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North Durras Reef Notations
Qualité quand ça marche: 3.1
Consistance des Vagues: 2.8
Niveau de Difficulté: 3.5
Planche à voile et Kite Surf: 2.0
Foule a l'Eau: 4.0

Général: 3.2

Voir toutes les 18 notations

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Surf Report Feed

Statistiques de Houle pour North Durras Reef, Toute l'Année: Vagues avec Vents Légers ou Favorables.

The rose diagram shows only the swells directed at North Durras Reef that coincided with light winds or offshore conditions over a normal year and is based upon 34628 predictions, one every 3 hours. The direction of the spokes show where quality surf generating swell comes from. Five colours show increasing wave sizes. The smallest swells, less than 0.5m (1.5 feet), high are coloured blue. Green and yellow represent increasing swell sizes and largest swells greater than >3m (>10ft) are shown in red. In both graphs, the area of any colour is proportional to how often that size swell was forecast.

The diagram indicates that the dominant swell direction, shown by the largest spokes, was SE, whereas the the most common wind blows from the WNW. The chart at the bottom shows the same thing but without direction information. For example, swells larger than 1.5 feet (0.5m) coincided with good wind conditions 29% of the time, equivalent to 106 days. Open sea swells exceeding >3m (>10ft) are unlikely to occur in a normal year but 2% of the time we expect swell in the range 2-3m (6.5-10ft) 2%, equivalent to (7 days). Taking into account the fraction of these swells that coincided with expected offshore winds, and given the fact that North Durras Reef is exposed to open water swells, we calculate that clean surf can be found at North Durras Reef about 29% of the time and that surf is blown out by onshore wind 45% of the time. This is means that we expect 270 days with waves in a typical year, of which 106 days should be clean enough to surf.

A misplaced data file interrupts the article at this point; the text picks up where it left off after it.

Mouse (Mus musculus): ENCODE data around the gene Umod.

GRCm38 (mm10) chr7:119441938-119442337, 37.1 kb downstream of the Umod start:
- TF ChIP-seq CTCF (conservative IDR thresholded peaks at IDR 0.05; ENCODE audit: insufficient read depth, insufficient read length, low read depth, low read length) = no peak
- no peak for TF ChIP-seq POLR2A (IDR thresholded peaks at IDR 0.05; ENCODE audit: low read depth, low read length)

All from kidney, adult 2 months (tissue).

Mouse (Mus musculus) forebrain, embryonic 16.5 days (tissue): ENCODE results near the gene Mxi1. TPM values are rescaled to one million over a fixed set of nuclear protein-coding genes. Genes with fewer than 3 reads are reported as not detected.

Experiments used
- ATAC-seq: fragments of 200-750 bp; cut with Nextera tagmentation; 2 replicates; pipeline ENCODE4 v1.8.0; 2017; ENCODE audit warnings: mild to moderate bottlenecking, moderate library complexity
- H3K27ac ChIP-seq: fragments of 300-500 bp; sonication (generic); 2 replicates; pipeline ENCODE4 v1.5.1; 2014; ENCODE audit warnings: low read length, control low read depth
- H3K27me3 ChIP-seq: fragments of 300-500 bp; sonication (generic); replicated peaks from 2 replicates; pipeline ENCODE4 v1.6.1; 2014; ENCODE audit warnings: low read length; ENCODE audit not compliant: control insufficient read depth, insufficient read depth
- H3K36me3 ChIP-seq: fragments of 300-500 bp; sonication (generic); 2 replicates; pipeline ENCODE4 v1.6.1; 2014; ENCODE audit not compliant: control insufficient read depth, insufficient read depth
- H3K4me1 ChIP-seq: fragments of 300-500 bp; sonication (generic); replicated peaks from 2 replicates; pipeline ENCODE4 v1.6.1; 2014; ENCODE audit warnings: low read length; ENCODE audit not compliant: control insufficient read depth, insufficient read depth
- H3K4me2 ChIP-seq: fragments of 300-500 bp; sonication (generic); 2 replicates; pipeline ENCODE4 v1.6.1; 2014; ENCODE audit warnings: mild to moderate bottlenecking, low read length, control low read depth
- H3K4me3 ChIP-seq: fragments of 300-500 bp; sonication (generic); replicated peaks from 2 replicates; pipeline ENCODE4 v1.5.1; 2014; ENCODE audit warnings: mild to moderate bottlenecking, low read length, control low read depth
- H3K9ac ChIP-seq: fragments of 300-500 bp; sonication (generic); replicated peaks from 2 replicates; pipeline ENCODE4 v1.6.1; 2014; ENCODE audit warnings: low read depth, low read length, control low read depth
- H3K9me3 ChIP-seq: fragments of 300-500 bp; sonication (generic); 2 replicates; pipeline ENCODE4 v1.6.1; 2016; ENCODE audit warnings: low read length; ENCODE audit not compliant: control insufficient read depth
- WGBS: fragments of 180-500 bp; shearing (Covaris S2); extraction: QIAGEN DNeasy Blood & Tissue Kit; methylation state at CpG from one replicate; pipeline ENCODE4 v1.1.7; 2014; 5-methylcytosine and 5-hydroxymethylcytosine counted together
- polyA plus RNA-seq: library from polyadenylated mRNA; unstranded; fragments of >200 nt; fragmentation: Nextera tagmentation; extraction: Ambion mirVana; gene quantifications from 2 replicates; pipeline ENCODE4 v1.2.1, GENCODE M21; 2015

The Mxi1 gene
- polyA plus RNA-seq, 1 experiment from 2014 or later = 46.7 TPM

IMPORTANT: Beta version feature! Swell heights are open water values from NWW3. There is no attempt to model near-shore effects. Coastal wave heights will generally be less, especially if the break does not have unobstructed exposure to the open ocean.

FEATURE UPDATE: we now show red swell icons for 'open sea' swells that are travelling in an unfavourable direction for the surf break. In places, these swells may still wrap around coastlines and produce smaller waves at some breaks. They are also significant for windsurfers and other water users that tend to venture further off-shore.